Ernie: Well, it very much depends on your own risk tolerance and your investors' risk tolerance. That's a pretty arbitrary number. Some people can tolerate 10% maximum drawdown, so the stop loss should be less than or equal to 10%. Other people can tolerate 50% maximum drawdown. Okay, that's great then we should place the stop loss at 50%. But again one should very much bear in mind that the stop loss is only effective only during market hours, so if one is holding a position overnight or over a weekend, all bets are off.

Adam: Typically for mean reversion strategies, are you looking at intraday or longer term?

Ernie: Mean reversion can work at multiple timescales. It can range from seconds to months. I think that there's no specific timeframe for it to work. Actually, it can work for years -- that's what Warren Buffett is betting on. But the shorter your holding period, the more effectively you can control risk.

Adam: Does it make a difference in terms of the potential quality of your back-testing if you're looking at an intraday or longer-term strategy?

Ernie: Backtesting an intraday strategy has more statistical significance than backtesting a longer-term strategy because an intraday strategy generate more trades within a given period of time.

Adam: You do a lot in terms of writing and conducting workshops, but you still manage a fund. Where do you put the bulk of your time?

Ernie: My main job is to manage my fund, and I do spend a majority of my time on research and developing new strategies on my fund. On the operational side of my fund, I'm fortunate to have a fully automated system so it doesn't take too much time to actually operate the existing strategy. In terms of the technology development, I'm also fortunate to have a partner who is much more expert in software architecture than I am. So my role in the fund is to decide on the overall strategic direction and most importantly, in doing research, to create new strategies.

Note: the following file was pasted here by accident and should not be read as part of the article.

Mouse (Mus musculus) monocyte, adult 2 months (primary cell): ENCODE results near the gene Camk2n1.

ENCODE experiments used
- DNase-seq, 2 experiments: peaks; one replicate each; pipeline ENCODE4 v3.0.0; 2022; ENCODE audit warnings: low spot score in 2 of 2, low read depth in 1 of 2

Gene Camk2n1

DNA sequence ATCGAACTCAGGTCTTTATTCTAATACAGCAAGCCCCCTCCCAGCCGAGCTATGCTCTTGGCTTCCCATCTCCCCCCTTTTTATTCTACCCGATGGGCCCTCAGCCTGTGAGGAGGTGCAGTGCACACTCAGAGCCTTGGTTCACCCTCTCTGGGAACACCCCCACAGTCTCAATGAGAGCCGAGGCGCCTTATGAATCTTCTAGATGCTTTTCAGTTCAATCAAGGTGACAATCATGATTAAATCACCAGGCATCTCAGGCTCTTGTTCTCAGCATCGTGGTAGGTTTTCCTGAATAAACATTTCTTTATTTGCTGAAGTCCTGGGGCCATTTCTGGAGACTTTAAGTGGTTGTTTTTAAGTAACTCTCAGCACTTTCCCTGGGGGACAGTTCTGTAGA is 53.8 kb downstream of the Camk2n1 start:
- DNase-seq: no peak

Adam: How would you describe the current market environment? There's a lot of discussion about possible regime change in terms of the US Federal Reserve tapering debate. Do you think that's happening now?

Ernie: What I see in the current environment is very similar to what many traders -- as opposed to investors -- see. This is a market that I'm sure will make a lot of investors happy. It's going up every month and there's low volatility -- what's not to like? But for traders this is not a particularly favourable market. It's a market marked by low volatility. Some people attribute that to the excess liquidity being pumped in by central banks, and there may be some truth to that. Whatever the cause, the low volatility and low volume and low liquidity all conspire to diminish the returns of many strategies. But low volatility does not mean low risk. A lot of people confuse volatility with risk. Actually volatility is not risk, volatility is profit. The risk is in what statisticians call kurtosis. It is the fourth moment of the return distribution. That has not decreased.

That's the quality that measures what is not normal. What we have in the market right now is not normal. It is a very fat-tailed distribution, and perhaps the tail is getting fatter every day. We have extraordinary events that wipe out lots of day-to-day profits and those profits are very easy to be wiped out because the low volatility makes those profits very small. And that applies to mainly mean reversion strategies.

Actually you might argue momentum strategies benefit from the fat tails. But you still get fewer opportunities there. In general, low volatility has been bad for most traders and that is my main complaint about the market.